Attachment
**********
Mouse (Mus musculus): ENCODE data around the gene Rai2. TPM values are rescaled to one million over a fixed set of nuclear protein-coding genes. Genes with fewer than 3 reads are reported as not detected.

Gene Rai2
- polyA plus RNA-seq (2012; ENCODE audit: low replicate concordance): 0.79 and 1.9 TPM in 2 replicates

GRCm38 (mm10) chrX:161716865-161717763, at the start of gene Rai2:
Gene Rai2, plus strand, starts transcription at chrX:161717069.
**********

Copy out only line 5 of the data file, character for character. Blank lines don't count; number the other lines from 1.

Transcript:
Gene Rai2, plus strand, starts transcription at chrX:161717069.